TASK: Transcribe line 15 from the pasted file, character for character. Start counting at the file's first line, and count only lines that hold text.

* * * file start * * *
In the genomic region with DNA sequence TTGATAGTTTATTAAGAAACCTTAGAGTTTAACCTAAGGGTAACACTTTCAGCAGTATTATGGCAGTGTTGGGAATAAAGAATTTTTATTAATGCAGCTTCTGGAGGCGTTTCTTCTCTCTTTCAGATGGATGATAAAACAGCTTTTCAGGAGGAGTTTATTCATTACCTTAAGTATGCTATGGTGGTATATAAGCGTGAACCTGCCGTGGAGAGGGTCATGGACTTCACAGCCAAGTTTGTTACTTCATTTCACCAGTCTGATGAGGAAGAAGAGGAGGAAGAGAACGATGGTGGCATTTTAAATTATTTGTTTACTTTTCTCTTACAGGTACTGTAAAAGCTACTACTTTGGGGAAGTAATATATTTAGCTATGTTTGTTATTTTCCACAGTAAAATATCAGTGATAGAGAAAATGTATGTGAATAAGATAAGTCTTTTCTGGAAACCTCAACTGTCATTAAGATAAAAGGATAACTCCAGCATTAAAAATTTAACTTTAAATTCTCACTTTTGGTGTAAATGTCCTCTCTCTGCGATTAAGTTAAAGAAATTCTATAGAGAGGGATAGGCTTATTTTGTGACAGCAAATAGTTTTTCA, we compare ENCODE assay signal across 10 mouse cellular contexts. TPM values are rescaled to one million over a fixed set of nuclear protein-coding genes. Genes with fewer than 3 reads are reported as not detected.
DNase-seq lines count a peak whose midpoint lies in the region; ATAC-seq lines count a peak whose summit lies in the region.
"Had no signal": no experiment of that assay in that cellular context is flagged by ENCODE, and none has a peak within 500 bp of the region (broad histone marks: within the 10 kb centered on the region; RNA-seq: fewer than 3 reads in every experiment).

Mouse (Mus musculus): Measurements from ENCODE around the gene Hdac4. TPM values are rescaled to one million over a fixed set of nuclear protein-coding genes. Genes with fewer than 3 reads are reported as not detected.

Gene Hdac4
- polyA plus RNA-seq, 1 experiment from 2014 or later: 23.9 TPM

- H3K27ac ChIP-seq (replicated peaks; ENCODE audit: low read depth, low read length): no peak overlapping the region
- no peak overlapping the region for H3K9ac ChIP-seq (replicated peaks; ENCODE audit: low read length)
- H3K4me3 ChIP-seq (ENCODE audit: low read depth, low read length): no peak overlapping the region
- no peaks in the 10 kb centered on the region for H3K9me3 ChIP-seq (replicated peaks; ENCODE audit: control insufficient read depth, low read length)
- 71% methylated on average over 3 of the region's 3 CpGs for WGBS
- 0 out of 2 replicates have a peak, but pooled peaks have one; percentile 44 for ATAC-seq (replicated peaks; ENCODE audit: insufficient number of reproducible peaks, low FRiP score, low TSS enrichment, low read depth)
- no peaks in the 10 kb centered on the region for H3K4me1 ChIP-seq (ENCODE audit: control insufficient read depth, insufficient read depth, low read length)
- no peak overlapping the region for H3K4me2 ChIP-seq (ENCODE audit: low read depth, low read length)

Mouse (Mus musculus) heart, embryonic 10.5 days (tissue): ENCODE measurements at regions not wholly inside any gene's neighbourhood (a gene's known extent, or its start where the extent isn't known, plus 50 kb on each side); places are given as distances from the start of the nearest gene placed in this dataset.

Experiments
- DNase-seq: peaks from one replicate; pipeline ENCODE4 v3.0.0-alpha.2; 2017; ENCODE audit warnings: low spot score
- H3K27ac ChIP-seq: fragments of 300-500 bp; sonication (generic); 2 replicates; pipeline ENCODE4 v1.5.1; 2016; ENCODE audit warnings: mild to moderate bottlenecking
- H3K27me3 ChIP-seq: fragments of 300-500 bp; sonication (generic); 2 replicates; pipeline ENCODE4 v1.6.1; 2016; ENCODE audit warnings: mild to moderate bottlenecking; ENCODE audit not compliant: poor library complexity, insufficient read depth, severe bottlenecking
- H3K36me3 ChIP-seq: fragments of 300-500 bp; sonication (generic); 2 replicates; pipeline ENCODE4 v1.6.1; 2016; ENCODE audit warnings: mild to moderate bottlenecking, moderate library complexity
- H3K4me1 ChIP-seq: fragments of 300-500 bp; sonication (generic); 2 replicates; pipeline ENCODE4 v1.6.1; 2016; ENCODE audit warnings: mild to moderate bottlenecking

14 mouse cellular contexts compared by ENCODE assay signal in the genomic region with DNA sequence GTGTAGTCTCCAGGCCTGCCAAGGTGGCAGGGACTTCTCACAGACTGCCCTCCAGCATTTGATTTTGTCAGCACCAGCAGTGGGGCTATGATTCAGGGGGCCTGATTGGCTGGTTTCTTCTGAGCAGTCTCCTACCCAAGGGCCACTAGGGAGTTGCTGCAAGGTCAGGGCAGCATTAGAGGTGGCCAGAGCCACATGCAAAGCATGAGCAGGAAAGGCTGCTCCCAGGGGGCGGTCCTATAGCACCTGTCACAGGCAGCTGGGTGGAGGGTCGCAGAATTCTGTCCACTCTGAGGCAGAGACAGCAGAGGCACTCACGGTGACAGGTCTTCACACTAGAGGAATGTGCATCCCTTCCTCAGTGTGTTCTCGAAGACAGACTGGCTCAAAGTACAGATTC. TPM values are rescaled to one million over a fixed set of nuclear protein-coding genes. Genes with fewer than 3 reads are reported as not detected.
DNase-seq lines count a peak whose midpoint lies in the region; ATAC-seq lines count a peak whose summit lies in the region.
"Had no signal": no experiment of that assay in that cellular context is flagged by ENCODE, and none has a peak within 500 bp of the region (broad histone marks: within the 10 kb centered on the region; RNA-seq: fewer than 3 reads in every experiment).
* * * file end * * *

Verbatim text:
Mouse (Mus musculus) heart, embryonic 10.5 days (tissue): ENCODE measurements at regions not wholly inside any gene's neighbourhood (a gene's known extent, or its start where the extent isn't known, plus 50 kb on each side); places are given as distances from the start of the nearest gene placed in this dataset.